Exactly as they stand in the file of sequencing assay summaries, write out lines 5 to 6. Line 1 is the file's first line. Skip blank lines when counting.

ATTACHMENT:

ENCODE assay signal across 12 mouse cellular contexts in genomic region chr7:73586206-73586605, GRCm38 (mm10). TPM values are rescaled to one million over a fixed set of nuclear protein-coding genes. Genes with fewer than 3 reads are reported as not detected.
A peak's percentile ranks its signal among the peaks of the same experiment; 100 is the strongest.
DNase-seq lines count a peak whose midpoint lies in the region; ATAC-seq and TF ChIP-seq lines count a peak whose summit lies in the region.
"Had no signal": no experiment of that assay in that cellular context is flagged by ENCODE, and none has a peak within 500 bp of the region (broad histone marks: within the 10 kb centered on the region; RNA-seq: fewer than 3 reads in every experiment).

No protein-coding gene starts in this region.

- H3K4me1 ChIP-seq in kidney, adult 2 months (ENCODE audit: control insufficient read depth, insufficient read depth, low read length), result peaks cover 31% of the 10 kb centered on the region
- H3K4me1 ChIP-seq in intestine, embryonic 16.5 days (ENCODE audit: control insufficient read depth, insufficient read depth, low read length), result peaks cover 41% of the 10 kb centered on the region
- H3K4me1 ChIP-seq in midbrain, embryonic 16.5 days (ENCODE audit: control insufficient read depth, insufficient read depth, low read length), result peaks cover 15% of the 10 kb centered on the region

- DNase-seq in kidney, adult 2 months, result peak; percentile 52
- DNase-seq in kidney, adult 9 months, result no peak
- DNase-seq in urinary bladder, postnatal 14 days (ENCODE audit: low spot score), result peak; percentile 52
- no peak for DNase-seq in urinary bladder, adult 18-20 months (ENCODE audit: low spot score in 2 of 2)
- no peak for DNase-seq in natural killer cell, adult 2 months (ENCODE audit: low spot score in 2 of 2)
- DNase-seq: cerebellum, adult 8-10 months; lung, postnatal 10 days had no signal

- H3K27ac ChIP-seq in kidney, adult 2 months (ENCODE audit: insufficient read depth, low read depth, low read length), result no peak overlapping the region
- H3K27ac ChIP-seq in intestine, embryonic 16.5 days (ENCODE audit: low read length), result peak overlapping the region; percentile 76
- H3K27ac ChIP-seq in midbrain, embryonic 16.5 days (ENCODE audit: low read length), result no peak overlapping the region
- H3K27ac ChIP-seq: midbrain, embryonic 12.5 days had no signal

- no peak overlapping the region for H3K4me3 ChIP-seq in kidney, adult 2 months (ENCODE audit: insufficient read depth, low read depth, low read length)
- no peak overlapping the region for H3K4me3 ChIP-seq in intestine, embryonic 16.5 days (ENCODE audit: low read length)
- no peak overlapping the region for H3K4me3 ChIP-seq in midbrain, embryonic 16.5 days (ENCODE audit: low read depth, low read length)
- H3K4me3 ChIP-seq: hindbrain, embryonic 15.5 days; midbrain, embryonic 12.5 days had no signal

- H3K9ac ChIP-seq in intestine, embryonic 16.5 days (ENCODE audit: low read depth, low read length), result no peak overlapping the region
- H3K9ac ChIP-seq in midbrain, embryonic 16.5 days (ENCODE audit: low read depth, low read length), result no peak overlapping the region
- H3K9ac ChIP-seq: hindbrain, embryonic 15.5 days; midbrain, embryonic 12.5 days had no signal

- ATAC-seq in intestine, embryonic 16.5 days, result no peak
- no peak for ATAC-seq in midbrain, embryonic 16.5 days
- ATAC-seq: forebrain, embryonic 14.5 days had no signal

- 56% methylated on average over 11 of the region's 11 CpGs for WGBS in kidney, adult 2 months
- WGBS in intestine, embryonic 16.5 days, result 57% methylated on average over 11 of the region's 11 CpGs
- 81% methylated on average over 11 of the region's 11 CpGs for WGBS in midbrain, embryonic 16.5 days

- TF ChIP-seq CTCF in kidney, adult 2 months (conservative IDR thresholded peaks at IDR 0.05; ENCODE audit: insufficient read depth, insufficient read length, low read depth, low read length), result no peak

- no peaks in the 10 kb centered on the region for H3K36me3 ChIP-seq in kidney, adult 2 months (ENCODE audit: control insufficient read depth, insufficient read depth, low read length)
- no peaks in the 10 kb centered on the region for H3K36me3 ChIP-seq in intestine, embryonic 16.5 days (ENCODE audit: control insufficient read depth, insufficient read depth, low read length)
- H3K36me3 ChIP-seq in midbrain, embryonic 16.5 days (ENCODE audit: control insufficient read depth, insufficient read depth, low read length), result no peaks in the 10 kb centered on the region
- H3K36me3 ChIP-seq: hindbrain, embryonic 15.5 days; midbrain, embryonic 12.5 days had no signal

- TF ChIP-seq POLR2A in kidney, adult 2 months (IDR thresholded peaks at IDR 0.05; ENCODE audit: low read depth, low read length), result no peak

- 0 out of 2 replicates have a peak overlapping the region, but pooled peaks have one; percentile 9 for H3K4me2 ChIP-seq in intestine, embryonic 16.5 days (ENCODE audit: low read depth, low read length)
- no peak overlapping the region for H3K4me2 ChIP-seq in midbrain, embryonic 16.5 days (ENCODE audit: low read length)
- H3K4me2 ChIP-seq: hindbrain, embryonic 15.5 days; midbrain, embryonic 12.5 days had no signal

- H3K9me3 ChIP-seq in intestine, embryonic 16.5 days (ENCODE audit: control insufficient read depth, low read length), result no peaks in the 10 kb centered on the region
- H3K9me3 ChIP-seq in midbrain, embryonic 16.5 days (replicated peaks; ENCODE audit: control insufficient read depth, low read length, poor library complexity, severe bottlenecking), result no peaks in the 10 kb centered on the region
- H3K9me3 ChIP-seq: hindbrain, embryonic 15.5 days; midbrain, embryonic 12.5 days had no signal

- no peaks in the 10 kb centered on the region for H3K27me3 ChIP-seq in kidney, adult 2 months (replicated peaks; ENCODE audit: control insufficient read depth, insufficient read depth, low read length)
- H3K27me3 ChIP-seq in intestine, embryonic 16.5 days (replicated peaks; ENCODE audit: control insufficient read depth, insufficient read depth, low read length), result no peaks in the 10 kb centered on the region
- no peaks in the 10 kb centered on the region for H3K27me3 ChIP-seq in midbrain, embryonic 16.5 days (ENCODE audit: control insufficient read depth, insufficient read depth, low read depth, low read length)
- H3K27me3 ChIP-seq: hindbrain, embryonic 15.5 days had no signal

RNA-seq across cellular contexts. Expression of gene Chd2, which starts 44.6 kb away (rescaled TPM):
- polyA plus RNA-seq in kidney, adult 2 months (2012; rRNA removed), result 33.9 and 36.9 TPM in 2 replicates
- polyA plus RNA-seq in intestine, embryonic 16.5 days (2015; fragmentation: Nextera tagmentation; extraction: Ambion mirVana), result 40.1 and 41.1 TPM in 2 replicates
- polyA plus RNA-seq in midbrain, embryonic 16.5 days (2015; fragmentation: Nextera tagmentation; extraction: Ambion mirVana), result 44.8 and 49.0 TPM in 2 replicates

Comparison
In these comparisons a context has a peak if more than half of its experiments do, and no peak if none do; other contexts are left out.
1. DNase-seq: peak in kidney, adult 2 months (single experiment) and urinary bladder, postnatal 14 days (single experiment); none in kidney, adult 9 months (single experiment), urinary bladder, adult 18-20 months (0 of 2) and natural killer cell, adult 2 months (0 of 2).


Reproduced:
No protein-coding gene starts in this region.

- H3K4me1 ChIP-seq in kidney, adult 2 months (ENCODE audit: control insufficient read depth, insufficient read depth, low read length), result peaks cover 31% of the 10 kb centered on the region